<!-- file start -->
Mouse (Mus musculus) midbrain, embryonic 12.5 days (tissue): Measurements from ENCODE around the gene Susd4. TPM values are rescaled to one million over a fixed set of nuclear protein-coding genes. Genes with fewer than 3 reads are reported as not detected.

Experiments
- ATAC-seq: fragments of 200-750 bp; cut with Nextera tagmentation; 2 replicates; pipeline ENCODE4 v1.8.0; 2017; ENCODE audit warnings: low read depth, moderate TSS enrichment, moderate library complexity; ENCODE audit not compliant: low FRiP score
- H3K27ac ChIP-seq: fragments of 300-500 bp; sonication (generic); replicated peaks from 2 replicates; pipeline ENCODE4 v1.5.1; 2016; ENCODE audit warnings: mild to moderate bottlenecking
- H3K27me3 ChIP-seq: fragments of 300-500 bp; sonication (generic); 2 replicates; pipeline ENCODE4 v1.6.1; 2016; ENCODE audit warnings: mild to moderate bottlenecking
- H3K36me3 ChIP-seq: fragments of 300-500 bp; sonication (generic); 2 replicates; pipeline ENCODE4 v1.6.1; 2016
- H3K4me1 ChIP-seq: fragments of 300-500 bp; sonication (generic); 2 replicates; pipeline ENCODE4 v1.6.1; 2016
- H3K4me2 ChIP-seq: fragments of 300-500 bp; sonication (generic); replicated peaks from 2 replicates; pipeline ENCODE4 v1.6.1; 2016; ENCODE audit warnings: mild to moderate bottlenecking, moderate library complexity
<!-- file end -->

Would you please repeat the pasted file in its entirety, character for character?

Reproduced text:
Mouse (Mus musculus) midbrain, embryonic 12.5 days (tissue): Measurements from ENCODE around the gene Susd4. TPM values are rescaled to one million over a fixed set of nuclear protein-coding genes. Genes with fewer than 3 reads are reported as not detected.

Experiments
- ATAC-seq: fragments of 200-750 bp; cut with Nextera tagmentation; 2 replicates; pipeline ENCODE4 v1.8.0; 2017; ENCODE audit warnings: low read depth, moderate TSS enrichment, moderate library complexity; ENCODE audit not compliant: low FRiP score
- H3K27ac ChIP-seq: fragments of 300-500 bp; sonication (generic); replicated peaks from 2 replicates; pipeline ENCODE4 v1.5.1; 2016; ENCODE audit warnings: mild to moderate bottlenecking
- H3K27me3 ChIP-seq: fragments of 300-500 bp; sonication (generic); 2 replicates; pipeline ENCODE4 v1.6.1; 2016; ENCODE audit warnings: mild to moderate bottlenecking
- H3K36me3 ChIP-seq: fragments of 300-500 bp; sonication (generic); 2 replicates; pipeline ENCODE4 v1.6.1; 2016
- H3K4me1 ChIP-seq: fragments of 300-500 bp; sonication (generic); 2 replicates; pipeline ENCODE4 v1.6.1; 2016
- H3K4me2 ChIP-seq: fragments of 300-500 bp; sonication (generic); replicated peaks from 2 replicates; pipeline ENCODE4 v1.6.1; 2016; ENCODE audit warnings: mild to moderate bottlenecking, moderate library complexity